The difference between median sale price and median auction price is relatively small for online auction sites, because they see high volumes with low levels of unmet reserves. For example, of the two major UK online auction whisky sites, the auction with the highest rate of unmet reserves, Whisky Auctioneer's 2015 Q1 (March) auction, produced a median auction price of £99, whereas the median sale price was £110; a gap which, while not insignificant in percentage terms (10%), is nonetheless not huge in real terms.
For traditional auction houses, where the volume of lots auctioned is smaller and the rate of unmet reserves is higher, the discrepancy is far greater. Indeed, the median lot auctioned for five of the sixteen auctions sampled, three in the United Kingdom and two in Hong Kong, was £0 (see below), as over 50% of lots auctioned were returned unsold.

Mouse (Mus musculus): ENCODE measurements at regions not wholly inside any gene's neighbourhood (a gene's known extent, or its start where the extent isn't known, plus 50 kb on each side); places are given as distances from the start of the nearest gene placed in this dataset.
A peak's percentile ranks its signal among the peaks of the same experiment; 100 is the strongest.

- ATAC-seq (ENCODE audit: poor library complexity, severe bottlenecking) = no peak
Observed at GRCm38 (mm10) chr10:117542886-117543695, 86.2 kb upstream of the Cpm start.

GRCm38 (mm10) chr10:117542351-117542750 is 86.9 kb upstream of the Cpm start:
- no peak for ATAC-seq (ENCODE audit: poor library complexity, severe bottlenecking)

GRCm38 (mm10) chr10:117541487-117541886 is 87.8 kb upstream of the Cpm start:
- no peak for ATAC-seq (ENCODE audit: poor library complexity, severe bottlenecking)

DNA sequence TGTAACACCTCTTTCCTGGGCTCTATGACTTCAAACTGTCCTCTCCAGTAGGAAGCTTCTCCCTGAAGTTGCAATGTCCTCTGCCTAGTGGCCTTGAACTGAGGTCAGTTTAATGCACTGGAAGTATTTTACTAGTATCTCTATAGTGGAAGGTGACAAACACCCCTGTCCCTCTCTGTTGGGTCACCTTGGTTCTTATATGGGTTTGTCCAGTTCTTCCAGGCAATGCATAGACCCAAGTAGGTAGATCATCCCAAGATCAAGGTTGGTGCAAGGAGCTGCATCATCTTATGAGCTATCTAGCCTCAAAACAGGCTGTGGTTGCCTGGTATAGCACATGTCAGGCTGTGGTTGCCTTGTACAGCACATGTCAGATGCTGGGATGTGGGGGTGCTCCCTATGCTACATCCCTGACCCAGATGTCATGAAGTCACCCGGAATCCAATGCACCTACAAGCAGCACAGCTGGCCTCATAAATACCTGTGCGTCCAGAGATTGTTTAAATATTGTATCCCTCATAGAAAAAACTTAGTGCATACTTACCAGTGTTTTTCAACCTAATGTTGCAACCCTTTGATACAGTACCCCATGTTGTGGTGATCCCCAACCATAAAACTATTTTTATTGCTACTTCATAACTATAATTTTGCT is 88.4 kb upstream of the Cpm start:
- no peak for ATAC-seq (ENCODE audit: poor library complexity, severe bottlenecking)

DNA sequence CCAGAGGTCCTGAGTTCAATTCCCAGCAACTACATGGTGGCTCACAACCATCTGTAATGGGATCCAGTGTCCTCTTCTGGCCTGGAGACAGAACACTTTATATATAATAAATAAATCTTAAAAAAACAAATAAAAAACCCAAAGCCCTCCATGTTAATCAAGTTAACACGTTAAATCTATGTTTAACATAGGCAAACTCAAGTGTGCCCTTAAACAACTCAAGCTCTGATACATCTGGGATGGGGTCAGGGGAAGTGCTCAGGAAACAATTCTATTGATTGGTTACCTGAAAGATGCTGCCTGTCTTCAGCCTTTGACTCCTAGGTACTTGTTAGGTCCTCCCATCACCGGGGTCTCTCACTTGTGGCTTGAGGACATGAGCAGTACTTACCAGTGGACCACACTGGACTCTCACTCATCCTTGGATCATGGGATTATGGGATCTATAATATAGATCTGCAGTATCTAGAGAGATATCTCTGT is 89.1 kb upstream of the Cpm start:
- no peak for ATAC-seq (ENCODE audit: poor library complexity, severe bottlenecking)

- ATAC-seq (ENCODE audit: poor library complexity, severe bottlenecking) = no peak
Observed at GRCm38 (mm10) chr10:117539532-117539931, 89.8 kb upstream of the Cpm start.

Auction results from Hong Kong also imply that there may be an inverse relationship between the percentage of lots sold for over £650 and those which do not meet their reserve. In general terms, most auctions in Hong Kong saw an increase in unsold lots when fewer lots exceeded £650, while a rise in lots over £650 was normally met with fewer lots failing to meet their reserve.
The above results suggest that many higher-value whiskies are relatively illiquid assets. The illiquidity of such whiskies is heightened by the fact that whisky auctions held by traditional auction houses generally occur on a quarterly basis, as opposed to the monthly basis on which all major online auctioneers operate. McTear's, which holds a whisky auction every five weeks, is the exception in this regard; coincidentally, their average rate of unmet reserves over the auctions sampled, at 17.3%, was the lowest of the traditional auction houses studied.